Wednesday, March 19, 2014

This One Time (written in 2001)

"Well," I said to myself more than to Steve, "this must be it.
This’s gotta be the place.”

Steve just looked at me kinda funny as we pulled to the curb,
then he looked away and said, “Yeah.”

The car stopped shaking, just like a beat up vibrating bed
in some shitty Reno motel room.

All alone when your quarter runs out.

And somehow I just knew: it was gonna happen today.

It would start the second I got out of the car and walked up the stained cement stairs to the chipped black and tan door. 

As soon as I rang the doorbell.

Steve was looking at me again, measuring me really, but trying to make it look like he was popping a zit in the mirror, or
rearranging his greasy dark hair under his stained and smashed out black felt hat.

It was no use, I knew. Call it a gut feeling. Intuition.
Fucking unavoidable. Whatever.

“So, you coming?” I asked him, even though I could tell there
was no way he would.

He looked at me for real. Just for a second. “Why?” he mumbled, moving his eyes quickly to his hands at
the bottom of the steering wheel, “You know these people,
right? You have dealt with them before, ri-i-ight?”

“Yeah-- okay, okay,” I said, cutting him off. “Message received loud and clear. You just keep thinkin’ good thoughts.”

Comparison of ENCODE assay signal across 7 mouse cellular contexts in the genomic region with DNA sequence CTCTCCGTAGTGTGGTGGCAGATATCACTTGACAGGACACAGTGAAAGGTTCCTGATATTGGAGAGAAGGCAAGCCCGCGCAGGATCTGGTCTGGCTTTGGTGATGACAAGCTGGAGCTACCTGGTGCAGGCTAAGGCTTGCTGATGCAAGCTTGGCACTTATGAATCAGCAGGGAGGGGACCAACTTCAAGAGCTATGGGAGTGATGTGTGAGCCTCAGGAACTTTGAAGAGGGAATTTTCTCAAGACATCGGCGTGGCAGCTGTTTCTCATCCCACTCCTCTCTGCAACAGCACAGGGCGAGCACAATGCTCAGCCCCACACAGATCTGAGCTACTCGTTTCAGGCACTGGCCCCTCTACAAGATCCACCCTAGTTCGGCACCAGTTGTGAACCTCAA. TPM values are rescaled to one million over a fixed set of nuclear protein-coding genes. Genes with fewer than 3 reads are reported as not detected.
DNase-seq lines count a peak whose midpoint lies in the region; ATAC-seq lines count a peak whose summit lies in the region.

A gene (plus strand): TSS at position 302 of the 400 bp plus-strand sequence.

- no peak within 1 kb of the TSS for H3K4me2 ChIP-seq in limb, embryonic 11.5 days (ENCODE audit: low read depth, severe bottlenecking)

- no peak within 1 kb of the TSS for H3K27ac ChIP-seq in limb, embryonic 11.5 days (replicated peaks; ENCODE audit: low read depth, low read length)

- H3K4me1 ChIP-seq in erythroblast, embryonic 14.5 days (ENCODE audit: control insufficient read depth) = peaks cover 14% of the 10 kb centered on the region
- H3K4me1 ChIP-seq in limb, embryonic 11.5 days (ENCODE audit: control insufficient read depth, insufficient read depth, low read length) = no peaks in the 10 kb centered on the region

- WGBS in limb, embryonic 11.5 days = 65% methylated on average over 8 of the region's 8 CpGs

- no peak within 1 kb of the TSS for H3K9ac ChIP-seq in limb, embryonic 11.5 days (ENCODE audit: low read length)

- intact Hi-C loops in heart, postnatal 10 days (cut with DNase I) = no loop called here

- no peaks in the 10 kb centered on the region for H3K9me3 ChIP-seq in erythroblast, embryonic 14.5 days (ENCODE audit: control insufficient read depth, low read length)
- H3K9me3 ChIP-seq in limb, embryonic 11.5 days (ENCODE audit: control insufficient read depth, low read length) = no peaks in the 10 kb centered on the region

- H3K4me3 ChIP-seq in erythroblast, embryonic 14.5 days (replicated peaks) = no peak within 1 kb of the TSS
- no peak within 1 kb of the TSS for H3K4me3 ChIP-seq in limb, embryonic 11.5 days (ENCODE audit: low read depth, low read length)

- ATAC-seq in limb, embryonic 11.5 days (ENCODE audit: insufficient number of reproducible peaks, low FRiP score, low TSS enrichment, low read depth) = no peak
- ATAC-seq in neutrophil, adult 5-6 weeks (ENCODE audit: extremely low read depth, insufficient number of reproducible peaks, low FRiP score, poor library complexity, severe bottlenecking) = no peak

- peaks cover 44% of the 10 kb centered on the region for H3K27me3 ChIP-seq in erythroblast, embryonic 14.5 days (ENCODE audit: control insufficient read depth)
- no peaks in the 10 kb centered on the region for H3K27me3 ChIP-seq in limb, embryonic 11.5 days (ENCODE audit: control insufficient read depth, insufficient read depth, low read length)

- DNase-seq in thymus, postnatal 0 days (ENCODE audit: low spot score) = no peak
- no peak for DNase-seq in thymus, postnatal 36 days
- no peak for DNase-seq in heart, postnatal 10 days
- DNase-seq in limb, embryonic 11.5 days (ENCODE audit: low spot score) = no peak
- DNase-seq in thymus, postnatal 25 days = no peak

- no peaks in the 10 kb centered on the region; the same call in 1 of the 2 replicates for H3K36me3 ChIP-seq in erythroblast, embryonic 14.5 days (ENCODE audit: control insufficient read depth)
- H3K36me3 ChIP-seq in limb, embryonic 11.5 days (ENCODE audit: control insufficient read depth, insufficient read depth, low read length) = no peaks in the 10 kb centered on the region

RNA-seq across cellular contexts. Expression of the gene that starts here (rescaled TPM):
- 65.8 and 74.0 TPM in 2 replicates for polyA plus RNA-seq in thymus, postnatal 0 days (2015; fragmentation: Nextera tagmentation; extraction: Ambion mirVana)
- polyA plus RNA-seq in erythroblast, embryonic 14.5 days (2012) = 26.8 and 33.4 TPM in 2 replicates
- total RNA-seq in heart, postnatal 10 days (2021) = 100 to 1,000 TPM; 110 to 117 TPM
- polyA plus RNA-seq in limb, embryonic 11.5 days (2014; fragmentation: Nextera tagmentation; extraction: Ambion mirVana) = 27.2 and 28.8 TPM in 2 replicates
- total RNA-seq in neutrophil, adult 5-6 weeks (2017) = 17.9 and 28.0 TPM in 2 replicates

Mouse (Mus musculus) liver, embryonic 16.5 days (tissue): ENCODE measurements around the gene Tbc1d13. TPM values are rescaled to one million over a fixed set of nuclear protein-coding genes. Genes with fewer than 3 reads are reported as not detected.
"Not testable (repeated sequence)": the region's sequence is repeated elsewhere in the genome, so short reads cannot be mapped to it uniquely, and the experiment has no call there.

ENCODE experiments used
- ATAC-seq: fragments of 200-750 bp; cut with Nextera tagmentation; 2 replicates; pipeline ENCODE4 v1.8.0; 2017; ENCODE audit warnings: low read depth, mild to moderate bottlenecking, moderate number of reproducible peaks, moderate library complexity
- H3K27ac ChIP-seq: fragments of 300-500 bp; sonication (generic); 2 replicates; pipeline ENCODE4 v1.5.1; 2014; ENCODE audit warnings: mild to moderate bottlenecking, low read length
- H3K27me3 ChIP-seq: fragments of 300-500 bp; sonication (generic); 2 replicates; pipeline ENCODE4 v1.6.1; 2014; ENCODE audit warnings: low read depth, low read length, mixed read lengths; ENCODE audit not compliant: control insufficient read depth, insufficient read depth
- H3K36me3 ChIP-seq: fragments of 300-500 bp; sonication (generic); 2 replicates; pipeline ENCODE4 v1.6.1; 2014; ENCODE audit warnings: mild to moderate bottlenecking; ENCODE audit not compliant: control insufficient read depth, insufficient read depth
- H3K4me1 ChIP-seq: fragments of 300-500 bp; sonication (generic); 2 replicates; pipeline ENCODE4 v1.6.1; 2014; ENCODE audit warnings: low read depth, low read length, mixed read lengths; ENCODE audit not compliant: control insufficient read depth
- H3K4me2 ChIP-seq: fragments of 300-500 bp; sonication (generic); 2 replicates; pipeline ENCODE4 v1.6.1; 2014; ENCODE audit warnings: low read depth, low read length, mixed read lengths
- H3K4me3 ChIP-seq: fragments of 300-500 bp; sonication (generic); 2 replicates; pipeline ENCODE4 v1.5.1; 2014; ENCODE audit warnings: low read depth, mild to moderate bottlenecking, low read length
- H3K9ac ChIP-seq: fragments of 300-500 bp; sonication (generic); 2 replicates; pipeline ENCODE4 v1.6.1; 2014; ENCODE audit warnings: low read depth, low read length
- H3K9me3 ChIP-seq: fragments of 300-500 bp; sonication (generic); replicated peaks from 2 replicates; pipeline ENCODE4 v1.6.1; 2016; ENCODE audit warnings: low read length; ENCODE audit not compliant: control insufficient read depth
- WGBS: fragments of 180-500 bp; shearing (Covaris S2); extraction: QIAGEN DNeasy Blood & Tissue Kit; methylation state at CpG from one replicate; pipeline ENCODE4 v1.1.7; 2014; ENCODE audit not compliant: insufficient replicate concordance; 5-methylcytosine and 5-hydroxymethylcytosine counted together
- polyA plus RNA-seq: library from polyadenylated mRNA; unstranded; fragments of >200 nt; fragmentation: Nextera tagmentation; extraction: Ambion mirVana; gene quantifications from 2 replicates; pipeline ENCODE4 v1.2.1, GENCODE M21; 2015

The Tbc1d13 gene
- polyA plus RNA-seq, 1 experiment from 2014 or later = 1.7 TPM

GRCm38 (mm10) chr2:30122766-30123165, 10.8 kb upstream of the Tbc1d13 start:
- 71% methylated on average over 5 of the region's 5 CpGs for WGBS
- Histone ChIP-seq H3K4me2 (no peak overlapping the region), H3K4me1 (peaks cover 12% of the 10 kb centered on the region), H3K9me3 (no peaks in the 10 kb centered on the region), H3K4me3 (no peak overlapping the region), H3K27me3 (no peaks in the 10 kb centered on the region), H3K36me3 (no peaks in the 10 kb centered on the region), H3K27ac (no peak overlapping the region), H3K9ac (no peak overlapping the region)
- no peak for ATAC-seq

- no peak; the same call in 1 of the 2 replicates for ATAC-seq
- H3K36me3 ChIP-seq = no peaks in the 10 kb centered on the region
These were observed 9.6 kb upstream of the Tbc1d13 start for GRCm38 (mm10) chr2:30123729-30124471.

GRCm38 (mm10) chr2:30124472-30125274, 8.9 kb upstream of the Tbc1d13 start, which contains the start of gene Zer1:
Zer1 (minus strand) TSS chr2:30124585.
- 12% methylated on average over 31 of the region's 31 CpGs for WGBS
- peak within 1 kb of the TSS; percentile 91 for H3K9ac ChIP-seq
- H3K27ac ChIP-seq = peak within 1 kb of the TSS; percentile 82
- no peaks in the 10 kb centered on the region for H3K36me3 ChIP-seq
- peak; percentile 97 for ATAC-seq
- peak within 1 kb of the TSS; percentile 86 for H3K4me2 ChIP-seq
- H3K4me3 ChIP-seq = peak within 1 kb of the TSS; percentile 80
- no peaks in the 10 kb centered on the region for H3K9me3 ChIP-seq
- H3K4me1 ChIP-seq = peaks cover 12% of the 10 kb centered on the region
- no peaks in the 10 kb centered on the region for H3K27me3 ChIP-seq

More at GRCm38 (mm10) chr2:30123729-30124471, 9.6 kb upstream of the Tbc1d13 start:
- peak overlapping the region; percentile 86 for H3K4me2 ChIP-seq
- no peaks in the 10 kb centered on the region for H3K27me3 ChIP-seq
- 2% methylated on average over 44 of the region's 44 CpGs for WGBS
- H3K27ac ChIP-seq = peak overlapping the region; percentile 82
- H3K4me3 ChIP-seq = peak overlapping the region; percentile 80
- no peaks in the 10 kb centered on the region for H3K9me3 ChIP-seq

Then, all in one motion, I swung my body to the right, pulled
hard on the door handle, and as the door went flying open,
leaned my way out of the car as it was still rolling to a stop.

"Here we go."

In just a few steps my hand will be reaching out for the cracked off-white plastic button of their dangling, rusty doorbell.

It reminded me of a snail’s eye hanging there. A fucked up
snail’s eye.

Broken. Dangling.

One, two, three. Up the steps two steps at a time in my beat-up K-Mart™ winos.

The snail's eye hanging, red and white wires creeping out of a
jaggedly cut hole in the lumpy stucco frosting of the porch.

I heard Steve start the car up behind me. I rang the doorbell.

"This is it," I kept thinking. "This is it."

I could hear footsteps behind the door, getting closer. Muffled.

Then a sound. A small kid shouting in another room--the TV-- what was that?

“Hey, it’s me,” I said through the door. 

“Gary? Hey, Gary,” I muttered, rapping lazily on the door with the back of my hand.

The floorboards made that distinctive creak: a human weight
on the other side of the door. 
I could feel it under my feet, through the floorboards of the porch, through the doormat.

"Maybe they’re looking at me right now," I thought, staring at the dark domed glass of the peephole.

“Come on, come on…” Rubbing the palms of my hands up and down the sides of my burgundy corduroy pant legs.

Was that sound the chain lock slowly being undone? What the hell was taking so long?

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